Home Your IT Mobility Telstra makes pre-paid Next G broadband more affordable

Telstra wants to tempt the many pre-paid mobile broadband users, some of whom are experiencing dial-up speeds in heavily populated areas on competing networks, with a new 'Telstra Turbo' Next G USB modem and affordable no-contract pre-paid per gigabyte pricing, although naturally still at higher prices than the competition.

If there's one thing that has been popular with the Internet loving public, it's the ability to use a 3G or 3.5G USB modem to access the Internet from anywhere.

It has become so popular, and prices from Telstra's competitors have fallen so low (such as to $15 for 1GB), that in heavily populated inner-city suburbs, speeds from 3G modems on networks such as 3 Mobile are effectively no faster than the dial-up that was common a decade ago.

This has made Telstra's more expensive Next G network an alternative for those who felt the need for speed, and were prepared to pay for it, but over time, even 'serial overcharger' Telstra has had to succumb to the realities of competition, and has, over a long time, lowered its Next G access prices.

Telstra's prices are still higher than competitors, and from the point of view of Telstra's existing Next G customers, this is a good thing. Were prices lowered too closely to those of competitors with overcrowded networks, many would quickly jump onto Telstra's network instead, flooding it with new users and dramatically slowing down the network for everyone - especially the business users that Telstra has cultivated and covets.

Telstra gets to keep its position as the best 3.5G wireless network in Australia, despite that new VHA network being built by Ericsson for launch in a year's time, and is very slowly opening the floodgates to attract users who understand that 'you get what you pay for' and are willing to pay the premium that Next G commands.

So, what has Telstra launched then after this little introduction of mine?

A new pre-paid USB Next G modem known as the Telstra Turbo. There is a 'TM' sign after the word 'Turbo' but Michael Knight of KITT fame might have something to say about that.

Anyway, fellow riders of the night, day and cyberspace, this modem, which is pictured on page two, now costs the lower price of AUD $89 to purchased outright and comes with 2GB of data to get you started, up from the 1GB of data that was previously offered.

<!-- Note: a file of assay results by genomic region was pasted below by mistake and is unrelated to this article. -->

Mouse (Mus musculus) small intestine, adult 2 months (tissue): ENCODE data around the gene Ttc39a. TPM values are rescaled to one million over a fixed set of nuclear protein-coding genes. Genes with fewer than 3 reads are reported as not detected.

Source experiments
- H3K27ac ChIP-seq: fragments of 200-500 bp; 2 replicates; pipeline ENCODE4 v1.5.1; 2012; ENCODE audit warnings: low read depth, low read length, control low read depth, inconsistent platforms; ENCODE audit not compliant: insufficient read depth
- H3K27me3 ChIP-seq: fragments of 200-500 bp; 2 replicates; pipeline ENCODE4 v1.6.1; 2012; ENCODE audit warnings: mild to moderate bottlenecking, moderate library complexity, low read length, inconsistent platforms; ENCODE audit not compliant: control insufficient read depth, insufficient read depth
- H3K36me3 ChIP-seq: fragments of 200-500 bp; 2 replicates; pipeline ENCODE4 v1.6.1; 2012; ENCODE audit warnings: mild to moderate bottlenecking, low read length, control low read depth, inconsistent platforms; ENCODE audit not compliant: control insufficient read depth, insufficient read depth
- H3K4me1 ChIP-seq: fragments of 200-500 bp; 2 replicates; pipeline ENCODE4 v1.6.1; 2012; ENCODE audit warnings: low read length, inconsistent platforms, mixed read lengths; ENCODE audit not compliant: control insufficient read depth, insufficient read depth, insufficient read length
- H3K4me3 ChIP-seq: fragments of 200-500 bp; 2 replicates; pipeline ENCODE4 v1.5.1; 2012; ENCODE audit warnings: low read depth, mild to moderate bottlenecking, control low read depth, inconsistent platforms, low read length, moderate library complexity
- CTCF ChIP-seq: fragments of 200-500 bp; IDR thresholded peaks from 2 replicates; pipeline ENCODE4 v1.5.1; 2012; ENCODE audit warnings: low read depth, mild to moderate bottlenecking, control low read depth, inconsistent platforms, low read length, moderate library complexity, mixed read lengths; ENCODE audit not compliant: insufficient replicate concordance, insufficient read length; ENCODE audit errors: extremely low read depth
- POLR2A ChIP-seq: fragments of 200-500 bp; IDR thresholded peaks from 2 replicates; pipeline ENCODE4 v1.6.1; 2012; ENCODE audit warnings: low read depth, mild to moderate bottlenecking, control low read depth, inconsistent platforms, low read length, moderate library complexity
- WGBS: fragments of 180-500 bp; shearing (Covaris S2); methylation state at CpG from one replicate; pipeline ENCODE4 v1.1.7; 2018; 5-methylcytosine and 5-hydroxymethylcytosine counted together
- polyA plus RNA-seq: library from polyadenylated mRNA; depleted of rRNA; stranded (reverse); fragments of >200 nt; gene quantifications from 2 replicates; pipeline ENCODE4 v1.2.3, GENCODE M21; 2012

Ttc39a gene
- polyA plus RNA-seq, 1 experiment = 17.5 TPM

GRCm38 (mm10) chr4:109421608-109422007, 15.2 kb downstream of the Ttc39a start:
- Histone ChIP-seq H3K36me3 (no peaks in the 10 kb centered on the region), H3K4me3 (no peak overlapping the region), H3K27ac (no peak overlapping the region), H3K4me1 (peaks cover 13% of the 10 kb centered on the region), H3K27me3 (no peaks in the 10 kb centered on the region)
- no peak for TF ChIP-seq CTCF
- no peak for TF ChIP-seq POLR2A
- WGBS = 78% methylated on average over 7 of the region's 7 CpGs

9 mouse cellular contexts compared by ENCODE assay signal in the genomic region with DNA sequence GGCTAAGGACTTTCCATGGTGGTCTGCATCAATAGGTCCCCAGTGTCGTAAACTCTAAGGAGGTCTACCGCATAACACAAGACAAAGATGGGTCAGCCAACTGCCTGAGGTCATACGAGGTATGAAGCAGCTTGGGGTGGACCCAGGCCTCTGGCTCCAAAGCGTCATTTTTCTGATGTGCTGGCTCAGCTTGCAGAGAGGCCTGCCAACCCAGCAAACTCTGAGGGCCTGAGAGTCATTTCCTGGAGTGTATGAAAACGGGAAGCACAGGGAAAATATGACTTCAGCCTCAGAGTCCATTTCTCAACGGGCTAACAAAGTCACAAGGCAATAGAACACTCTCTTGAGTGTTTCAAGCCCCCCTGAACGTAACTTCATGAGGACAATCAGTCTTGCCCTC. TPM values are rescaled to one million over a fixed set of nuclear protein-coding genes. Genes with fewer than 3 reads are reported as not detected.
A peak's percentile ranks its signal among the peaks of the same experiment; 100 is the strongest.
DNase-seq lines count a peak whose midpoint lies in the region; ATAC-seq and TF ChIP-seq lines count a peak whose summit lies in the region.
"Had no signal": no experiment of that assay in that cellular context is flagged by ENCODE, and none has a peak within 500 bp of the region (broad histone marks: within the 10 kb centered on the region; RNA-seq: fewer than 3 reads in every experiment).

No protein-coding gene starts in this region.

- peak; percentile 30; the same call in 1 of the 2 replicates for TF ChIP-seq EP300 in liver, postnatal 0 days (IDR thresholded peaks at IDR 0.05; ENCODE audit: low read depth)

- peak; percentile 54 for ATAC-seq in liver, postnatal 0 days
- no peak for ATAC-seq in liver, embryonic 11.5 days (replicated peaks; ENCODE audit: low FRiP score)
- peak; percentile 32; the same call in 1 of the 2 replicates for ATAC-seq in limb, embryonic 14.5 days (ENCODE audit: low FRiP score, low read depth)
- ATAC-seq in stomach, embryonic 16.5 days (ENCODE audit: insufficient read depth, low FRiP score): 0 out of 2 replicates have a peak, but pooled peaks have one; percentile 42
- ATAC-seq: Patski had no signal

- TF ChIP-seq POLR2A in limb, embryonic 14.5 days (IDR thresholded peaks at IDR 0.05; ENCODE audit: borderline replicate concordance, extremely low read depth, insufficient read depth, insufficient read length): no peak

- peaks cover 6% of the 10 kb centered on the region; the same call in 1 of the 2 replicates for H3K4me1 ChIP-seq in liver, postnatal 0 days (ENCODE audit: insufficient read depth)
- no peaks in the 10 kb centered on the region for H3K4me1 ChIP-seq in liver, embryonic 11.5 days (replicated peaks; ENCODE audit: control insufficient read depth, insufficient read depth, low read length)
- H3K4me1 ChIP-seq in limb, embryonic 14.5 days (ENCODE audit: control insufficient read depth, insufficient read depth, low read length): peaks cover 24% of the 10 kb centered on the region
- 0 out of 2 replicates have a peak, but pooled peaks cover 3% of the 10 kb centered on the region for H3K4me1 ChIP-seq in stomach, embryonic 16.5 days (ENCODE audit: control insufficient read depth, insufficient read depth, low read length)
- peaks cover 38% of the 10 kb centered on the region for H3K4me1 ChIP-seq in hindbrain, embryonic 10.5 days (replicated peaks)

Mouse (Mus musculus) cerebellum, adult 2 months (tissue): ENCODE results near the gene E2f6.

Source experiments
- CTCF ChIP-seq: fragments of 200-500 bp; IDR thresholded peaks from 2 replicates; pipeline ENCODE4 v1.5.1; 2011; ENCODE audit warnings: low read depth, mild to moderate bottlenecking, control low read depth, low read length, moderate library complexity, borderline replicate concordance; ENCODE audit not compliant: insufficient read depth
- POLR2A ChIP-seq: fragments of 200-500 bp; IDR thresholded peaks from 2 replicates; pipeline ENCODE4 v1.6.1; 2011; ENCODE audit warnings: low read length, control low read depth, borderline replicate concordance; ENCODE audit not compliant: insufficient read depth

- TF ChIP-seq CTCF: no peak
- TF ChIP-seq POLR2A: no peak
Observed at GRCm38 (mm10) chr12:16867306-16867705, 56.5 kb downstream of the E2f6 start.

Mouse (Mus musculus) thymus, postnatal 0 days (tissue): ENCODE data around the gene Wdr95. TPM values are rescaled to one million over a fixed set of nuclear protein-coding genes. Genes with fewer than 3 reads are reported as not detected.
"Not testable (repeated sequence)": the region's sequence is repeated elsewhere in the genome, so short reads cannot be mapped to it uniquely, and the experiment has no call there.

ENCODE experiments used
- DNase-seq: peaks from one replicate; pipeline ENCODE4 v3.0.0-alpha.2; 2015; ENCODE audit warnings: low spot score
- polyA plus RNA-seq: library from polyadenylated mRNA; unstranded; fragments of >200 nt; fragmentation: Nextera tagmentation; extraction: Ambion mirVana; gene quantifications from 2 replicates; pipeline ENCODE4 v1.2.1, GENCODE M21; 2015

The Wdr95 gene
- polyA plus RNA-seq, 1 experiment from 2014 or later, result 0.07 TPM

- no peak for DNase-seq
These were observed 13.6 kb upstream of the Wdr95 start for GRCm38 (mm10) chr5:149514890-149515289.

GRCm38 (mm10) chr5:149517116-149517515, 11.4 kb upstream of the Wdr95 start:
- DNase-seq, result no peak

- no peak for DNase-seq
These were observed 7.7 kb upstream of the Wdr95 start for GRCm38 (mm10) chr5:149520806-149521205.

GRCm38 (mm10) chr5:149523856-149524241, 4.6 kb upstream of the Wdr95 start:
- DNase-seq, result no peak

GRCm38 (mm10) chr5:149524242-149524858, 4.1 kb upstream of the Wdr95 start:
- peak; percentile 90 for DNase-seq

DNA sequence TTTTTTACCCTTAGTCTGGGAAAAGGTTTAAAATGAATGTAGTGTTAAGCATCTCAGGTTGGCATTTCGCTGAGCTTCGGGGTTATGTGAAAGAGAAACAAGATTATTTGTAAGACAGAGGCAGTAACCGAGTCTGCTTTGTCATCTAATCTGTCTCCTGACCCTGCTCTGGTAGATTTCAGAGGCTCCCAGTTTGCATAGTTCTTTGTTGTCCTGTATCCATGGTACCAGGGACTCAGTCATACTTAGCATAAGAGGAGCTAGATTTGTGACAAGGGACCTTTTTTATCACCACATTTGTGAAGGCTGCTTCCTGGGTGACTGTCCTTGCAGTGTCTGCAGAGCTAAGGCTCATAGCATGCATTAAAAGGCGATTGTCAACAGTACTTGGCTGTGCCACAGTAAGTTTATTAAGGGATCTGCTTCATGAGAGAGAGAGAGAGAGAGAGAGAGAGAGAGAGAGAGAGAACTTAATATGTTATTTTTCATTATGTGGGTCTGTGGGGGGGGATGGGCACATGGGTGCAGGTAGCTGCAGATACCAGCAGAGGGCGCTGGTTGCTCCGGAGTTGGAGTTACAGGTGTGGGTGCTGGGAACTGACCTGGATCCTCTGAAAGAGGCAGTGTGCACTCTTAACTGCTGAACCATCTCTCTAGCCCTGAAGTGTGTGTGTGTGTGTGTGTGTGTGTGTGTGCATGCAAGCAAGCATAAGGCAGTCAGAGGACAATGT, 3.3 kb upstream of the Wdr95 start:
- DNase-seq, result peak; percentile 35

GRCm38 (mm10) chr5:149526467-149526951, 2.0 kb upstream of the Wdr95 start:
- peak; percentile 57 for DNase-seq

Telstra says it's the 'most affordable Turbo-speed modem yet', with Ross Fielding, Telstra's Executive Director of Mobility Products (and brother of Australian Federal Election 2010 Family First candidate Senator Steve Fielding) adding that: 'The popularity of mobile broadband in Australia is booming.'

Ross Fielding continues: 'Our customers tell us that they love the reliability and speeds of Telstra Next G mobile broadband and the freedom of being able to jump onto Facebook, access email or work flexibly when they're out and about. But many have said they want a more affordable way to get their family or friends connected without committing to a contract.

'Our new Telstra Turbo Pre-Paid Mobile Broadband modem delivers the same great speed and coverage benefits of our outgoing model but at the lower upfront cost of $89. It also includes 2GB of data (up from 1GB of data) to get customers started.

'And because it's Pre-Paid there's no fixed term contract or minimum monthly spend commitments. This makes it great for customers who travel around Australia for part of the year or who want to access the internet at Uni or on public transport on the way to work.'

Ok, so what is Telstra charging pre-paid users for data? Please read onto page two!


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Alex Zaharov-Reutt

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One of Australia’s best-known technology journalists and consumer tech experts, Alex has appeared in his capacity as technology expert on all of Australia’s free-to-air and pay TV networks, including stints as presenter of Ch 10’s Internet Bright Ideas, Ch 7’s Room for Improvement and tech expert on Ch 9’s Today Show, among many other news and current affairs programs.